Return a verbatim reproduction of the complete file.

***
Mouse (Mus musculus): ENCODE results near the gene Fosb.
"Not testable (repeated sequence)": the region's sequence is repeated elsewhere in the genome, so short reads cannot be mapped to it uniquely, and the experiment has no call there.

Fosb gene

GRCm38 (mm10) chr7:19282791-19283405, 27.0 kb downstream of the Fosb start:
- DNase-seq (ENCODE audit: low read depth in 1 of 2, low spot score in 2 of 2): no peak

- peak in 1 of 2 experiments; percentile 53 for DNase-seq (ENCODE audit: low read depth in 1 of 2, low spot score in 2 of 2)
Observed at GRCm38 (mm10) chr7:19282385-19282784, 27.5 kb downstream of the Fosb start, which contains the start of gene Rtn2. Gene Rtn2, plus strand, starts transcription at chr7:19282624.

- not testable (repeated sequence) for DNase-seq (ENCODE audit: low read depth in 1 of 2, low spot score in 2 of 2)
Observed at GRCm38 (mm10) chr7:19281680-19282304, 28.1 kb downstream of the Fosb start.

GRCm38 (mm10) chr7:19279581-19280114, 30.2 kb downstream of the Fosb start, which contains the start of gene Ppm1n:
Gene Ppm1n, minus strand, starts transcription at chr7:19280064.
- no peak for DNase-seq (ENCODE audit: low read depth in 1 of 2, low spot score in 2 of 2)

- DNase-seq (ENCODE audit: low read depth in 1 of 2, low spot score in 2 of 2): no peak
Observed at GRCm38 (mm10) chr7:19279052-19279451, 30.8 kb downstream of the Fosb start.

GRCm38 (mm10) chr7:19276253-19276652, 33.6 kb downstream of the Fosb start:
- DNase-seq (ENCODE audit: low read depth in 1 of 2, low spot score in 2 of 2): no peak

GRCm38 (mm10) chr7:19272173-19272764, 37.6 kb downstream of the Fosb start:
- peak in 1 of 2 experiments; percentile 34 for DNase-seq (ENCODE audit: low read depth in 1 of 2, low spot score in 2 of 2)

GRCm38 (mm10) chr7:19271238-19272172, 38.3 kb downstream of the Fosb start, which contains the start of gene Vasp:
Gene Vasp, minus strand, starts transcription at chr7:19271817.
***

Mouse (Mus musculus): ENCODE results near the gene Fosb.
"Not testable (repeated sequence)": the region's sequence is repeated elsewhere in the genome, so short reads cannot be mapped to it uniquely, and the experiment has no call there.

Fosb gene

GRCm38 (mm10) chr7:19282791-19283405, 27.0 kb downstream of the Fosb start:
- DNase-seq (ENCODE audit: low read depth in 1 of 2, low spot score in 2 of 2): no peak

- peak in 1 of 2 experiments; percentile 53 for DNase-seq (ENCODE audit: low read depth in 1 of 2, low spot score in 2 of 2)
Observed at GRCm38 (mm10) chr7:19282385-19282784, 27.5 kb downstream of the Fosb start, which contains the start of gene Rtn2. Gene Rtn2, plus strand, starts transcription at chr7:19282624.

- not testable (repeated sequence) for DNase-seq (ENCODE audit: low read depth in 1 of 2, low spot score in 2 of 2)
Observed at GRCm38 (mm10) chr7:19281680-19282304, 28.1 kb downstream of the Fosb start.

GRCm38 (mm10) chr7:19279581-19280114, 30.2 kb downstream of the Fosb start, which contains the start of gene Ppm1n:
Gene Ppm1n, minus strand, starts transcription at chr7:19280064.
- no peak for DNase-seq (ENCODE audit: low read depth in 1 of 2, low spot score in 2 of 2)

- DNase-seq (ENCODE audit: low read depth in 1 of 2, low spot score in 2 of 2): no peak
Observed at GRCm38 (mm10) chr7:19279052-19279451, 30.8 kb downstream of the Fosb start.

GRCm38 (mm10) chr7:19276253-19276652, 33.6 kb downstream of the Fosb start:
- DNase-seq (ENCODE audit: low read depth in 1 of 2, low spot score in 2 of 2): no peak

GRCm38 (mm10) chr7:19272173-19272764, 37.6 kb downstream of the Fosb start:
- peak in 1 of 2 experiments; percentile 34 for DNase-seq (ENCODE audit: low read depth in 1 of 2, low spot score in 2 of 2)

GRCm38 (mm10) chr7:19271238-19272172, 38.3 kb downstream of the Fosb start, which contains the start of gene Vasp:
Gene Vasp, minus strand, starts transcription at chr7:19271817.